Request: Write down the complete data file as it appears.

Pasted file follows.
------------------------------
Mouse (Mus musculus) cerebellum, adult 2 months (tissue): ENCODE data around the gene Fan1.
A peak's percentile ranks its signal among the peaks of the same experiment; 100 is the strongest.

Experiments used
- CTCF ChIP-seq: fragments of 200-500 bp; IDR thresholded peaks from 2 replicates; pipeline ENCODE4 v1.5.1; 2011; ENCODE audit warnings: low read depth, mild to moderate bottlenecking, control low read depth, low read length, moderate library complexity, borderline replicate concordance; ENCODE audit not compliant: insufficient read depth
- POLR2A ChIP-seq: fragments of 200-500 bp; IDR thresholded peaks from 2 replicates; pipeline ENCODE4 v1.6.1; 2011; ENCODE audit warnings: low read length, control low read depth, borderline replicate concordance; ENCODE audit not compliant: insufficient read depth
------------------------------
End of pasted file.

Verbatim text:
Mouse (Mus musculus) cerebellum, adult 2 months (tissue): ENCODE data around the gene Fan1.
A peak's percentile ranks its signal among the peaks of the same experiment; 100 is the strongest.

Experiments used
- CTCF ChIP-seq: fragments of 200-500 bp; IDR thresholded peaks from 2 replicates; pipeline ENCODE4 v1.5.1; 2011; ENCODE audit warnings: low read depth, mild to moderate bottlenecking, control low read depth, low read length, moderate library complexity, borderline replicate concordance; ENCODE audit not compliant: insufficient read depth
- POLR2A ChIP-seq: fragments of 200-500 bp; IDR thresholded peaks from 2 replicates; pipeline ENCODE4 v1.6.1; 2011; ENCODE audit warnings: low read length, control low read depth, borderline replicate concordance; ENCODE audit not compliant: insufficient read depth